I was dumbfounded.
There have been a lot of stipulations I have put on my happiness in life. By the time I got my first boyfriend at twenty-three I was convinced that was the missing piece to my happiness puzzle. It wasn't. I was more miserable with him than I'd been single. Big lesson, but I moved forward feeling better knowing that a boyfriend wasn't a key ingredient in the recipe for happiness.
And then reading this little excerpt from my past saying how I'd be happier once I lost weight and made it to New York? Uh-oh. And yes, I am incredibly happy having lost weight and actually gotten here, but understand this: for weeks I have been putting stipulations on my happiness, again.

Oh you'll be happy once you get a writing job
Or sell your book
Or finish your marathon and have a killer runner's physique

I have been putting the kibosh on my happiness and is it any wonder that I am fretting all day, everyday, am surprised when I actually bask in the city, and most nights do not fall asleep until at least three a.m. because my mind will not shut down.
And even though I am in the greatest city in the world, without a doubt it is, life isn't perfect. No one is happy all the time, because life throws you curve-balls and change is without a doubt stressful, so yeah, just because this is the greatest city in the world, it doesn't excuse me from normal human woes, but it's a problem when I am drowning in them. And that's what I have been doing.
I have been more and more prone to wanting to throw myself to the floor of my apartment, lay in the fetal position and cry. And that is a problem.
It's a problem because I have felt myself losing hope. And I am not someone who deals well with hopelessness. I always need hope, even if just a glimmer.
Naturally seeing that billboard rekindled something in my spirit. So I started fighting. Then, reading that blast from my past shocked me into awareness. I blessed needed to stop putting stipulations on when I was allowed to be happy. That was not okay.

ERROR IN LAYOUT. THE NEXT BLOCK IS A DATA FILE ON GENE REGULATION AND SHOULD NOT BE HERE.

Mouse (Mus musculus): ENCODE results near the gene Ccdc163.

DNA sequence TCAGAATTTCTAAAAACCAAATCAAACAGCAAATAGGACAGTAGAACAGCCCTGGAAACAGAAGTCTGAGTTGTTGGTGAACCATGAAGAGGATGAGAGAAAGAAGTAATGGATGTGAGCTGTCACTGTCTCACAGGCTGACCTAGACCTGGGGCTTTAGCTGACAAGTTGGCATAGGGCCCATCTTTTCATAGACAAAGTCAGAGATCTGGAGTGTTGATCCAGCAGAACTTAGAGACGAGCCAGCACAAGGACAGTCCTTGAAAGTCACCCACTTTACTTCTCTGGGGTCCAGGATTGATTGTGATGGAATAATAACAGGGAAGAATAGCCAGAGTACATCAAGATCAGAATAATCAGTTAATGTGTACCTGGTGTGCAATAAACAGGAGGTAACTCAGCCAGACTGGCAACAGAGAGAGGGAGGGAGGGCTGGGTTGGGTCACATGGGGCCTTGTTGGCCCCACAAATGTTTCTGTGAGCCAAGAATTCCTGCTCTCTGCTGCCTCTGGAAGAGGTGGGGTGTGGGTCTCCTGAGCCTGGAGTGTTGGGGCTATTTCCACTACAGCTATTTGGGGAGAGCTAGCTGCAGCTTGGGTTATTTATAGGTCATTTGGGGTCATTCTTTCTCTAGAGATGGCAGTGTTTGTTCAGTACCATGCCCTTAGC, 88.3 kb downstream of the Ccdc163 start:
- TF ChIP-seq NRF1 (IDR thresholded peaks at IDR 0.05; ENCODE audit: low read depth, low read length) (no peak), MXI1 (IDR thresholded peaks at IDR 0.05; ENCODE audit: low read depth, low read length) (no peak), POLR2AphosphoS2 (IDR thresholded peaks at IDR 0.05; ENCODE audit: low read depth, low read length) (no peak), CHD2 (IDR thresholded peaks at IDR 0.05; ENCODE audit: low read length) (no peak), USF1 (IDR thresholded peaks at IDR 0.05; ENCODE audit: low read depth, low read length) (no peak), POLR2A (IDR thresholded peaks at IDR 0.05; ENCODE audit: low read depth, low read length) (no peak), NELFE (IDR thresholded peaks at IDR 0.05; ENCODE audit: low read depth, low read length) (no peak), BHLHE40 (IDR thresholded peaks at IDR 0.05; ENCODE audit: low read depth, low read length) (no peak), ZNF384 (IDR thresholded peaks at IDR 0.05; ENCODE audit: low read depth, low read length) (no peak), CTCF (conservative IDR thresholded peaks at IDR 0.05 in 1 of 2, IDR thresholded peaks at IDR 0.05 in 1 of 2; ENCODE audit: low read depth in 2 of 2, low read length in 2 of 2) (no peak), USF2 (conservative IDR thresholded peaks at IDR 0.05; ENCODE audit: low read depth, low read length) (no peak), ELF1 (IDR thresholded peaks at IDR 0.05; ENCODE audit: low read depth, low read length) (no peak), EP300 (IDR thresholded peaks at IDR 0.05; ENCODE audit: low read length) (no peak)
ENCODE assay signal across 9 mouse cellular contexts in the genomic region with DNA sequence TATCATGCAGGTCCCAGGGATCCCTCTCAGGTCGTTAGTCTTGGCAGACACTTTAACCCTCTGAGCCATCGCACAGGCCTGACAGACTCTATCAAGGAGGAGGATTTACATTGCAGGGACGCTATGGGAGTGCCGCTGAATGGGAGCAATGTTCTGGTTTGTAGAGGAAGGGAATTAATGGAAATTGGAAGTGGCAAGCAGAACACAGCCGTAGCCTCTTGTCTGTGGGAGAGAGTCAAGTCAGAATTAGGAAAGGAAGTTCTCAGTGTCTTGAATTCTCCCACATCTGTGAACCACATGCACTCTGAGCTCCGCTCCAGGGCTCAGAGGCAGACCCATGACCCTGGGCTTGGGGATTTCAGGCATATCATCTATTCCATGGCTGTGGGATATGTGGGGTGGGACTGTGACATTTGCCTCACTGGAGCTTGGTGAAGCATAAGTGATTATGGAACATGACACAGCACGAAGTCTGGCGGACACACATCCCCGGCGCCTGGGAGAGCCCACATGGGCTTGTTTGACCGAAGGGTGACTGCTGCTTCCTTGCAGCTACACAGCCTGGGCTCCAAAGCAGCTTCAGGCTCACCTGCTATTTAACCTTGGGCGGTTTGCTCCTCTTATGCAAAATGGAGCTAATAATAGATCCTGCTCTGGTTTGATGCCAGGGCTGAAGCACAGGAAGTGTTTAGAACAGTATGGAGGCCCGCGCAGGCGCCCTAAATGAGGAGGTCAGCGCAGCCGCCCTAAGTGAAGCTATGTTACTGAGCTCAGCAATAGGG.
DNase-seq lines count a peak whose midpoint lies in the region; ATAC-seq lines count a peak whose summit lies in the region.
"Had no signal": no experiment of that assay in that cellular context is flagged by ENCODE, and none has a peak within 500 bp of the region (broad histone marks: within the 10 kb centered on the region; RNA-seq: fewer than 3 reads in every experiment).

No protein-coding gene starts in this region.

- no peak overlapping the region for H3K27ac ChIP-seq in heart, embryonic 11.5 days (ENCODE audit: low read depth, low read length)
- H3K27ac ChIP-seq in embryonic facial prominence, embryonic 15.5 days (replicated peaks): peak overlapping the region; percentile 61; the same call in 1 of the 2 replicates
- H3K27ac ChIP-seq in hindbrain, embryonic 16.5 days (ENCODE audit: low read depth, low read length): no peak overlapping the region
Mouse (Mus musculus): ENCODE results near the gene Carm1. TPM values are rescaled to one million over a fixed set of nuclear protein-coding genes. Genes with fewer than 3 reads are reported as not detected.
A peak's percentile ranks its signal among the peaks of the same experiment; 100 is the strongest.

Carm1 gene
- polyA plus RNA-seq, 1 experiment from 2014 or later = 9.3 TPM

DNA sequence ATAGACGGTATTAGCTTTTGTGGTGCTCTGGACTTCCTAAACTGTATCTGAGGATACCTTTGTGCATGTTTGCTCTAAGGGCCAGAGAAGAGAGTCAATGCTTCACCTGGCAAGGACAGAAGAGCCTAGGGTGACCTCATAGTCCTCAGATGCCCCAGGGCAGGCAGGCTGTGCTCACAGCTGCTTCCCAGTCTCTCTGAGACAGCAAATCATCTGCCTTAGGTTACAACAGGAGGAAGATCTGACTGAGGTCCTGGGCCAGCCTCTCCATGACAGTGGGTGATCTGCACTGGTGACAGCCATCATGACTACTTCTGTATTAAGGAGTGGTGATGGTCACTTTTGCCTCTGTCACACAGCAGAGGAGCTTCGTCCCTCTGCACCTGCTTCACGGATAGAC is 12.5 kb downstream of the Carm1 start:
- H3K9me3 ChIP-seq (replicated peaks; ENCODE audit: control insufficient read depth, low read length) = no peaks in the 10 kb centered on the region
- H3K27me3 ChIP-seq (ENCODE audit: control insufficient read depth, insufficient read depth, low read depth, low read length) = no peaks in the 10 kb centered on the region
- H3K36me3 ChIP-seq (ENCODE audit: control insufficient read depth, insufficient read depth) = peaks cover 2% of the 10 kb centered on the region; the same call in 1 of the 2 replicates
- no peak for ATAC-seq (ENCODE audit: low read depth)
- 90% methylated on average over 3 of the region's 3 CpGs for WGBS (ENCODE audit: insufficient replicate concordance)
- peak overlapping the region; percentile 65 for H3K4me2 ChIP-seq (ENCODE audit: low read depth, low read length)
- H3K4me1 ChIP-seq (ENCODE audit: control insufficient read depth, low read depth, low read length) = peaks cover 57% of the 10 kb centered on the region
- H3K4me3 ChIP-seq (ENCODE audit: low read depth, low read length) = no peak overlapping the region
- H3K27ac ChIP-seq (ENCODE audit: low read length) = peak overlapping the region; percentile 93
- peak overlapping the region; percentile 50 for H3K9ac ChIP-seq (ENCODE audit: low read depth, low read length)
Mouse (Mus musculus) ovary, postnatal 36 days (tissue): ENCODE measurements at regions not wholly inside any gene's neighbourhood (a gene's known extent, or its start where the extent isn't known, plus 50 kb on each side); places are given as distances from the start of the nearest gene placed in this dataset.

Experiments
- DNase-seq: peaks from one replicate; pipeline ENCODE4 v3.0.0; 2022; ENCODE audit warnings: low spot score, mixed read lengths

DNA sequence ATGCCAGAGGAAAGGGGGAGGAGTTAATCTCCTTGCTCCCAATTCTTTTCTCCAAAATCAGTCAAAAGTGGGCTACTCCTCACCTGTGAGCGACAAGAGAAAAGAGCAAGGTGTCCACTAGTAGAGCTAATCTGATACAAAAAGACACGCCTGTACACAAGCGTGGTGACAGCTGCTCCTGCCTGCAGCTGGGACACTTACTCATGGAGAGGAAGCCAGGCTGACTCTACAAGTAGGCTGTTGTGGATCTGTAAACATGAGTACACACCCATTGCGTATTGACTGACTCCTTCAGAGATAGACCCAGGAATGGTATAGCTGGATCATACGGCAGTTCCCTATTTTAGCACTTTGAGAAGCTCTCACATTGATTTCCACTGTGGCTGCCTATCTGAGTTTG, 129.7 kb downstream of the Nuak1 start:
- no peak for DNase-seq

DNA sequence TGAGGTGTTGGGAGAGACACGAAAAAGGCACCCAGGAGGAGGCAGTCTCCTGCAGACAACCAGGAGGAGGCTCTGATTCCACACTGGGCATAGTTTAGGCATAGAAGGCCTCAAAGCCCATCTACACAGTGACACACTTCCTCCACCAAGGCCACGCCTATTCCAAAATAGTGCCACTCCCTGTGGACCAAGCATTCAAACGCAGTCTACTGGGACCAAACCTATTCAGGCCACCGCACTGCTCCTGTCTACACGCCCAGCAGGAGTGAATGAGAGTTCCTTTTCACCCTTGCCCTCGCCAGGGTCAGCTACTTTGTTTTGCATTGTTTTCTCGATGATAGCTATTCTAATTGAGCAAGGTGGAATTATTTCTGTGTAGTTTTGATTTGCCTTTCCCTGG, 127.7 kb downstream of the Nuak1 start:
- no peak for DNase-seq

So I woke up the next day and went to my Crossfit gym. And running in the rain with a twenty pound sandbag on my shoulders reminded me of the ranch and how every time I challenged my body, my mind got stronger.
I walked back to the subway after my workout, thoroughly soaked with sweat and more rain and didn't care that I looked like hell. I felt like Rocky and I knew I could see my hope on the horizon, finding her way back to me.
Kirst and I made our way to the Upper West Side that night because I wanted to check out Zabar's and we found an amazing bookstore, my nirvana of course and as I touched the spines on many a book, I felt my hope getting stronger. I all of a sudden wanted to be in a musical, so that my epiphany could be accompanied by song, while I wheeled down the ladders attached to the shelves and sang about being on my way. Instead I bought a book with my last ten dollars that was supposed to be for a can opener and laundry.
But books make me happier.
And when I walked into Central Park at dusk, I started to get a little weepy and shaky. Kirst asked if I was about to cry. I told her no and locked it up, but turned to her and said,

"Can you believe it? We did it. We're really here."

And she smiled at me, with what looked like relief. I think my loss of hope had started to worry her.
I told her I spent my last ten on the book. But that it didn't matter. Because I was going to be a best-seller soon and then I could buy all the books I wanted.

And guess what?
I believed my statement. If I can make it here, I probably should.

Thursday, August 9, 2012

The Family Lottery

Absence makes the heart grow fonder is a crock. It doesn't make the heart grow fonder, it makes the heart go crazy. I will tell you one thing; if you are a little uncertain on the depths of your love for your family and friends, move across the country.
A two-hour, nor a four, not even a seven hour move will quite do. Or maybe that's because I have lived within eight hour radius's of my family before and still could manage to see them upwards of six times a year.
No, to be truly certain your absence will have a staggering affect on your heart, you most definitely need to put a few states between you and your loved ones. Make sure you sell your car also and use up what few pennies you have, so as to have utterly no option of seeing them when you are in dire need, but know you will have to wait until the next major holiday in which your parents will probably have to foot the bill for your plane ticket as a gift to you.
Were you to give me the most perfect cup of coffee made with the freshest grounds hand plucked from Brazil, whilst sitting on a porch swing at my camp(favorite place in all of creation by the by), with a live folk band serenading me via a sparkling sunset, that would probably measure only half of the sentiments toward my fam. My crazy, one-of-a-kind, boisterous clan.
While driving back from our little impromptu East Coast road trip last week, my sister Kirstie and I quizzed Bella and Nick on what they wanted to be when they grew up. Nick said a detective and I couldn't help beaming with pride. What a top notch career choice. And so smart. Bella informed us that right now she was really thinking acting. In our family? An actor? Lord it was only a matter of time!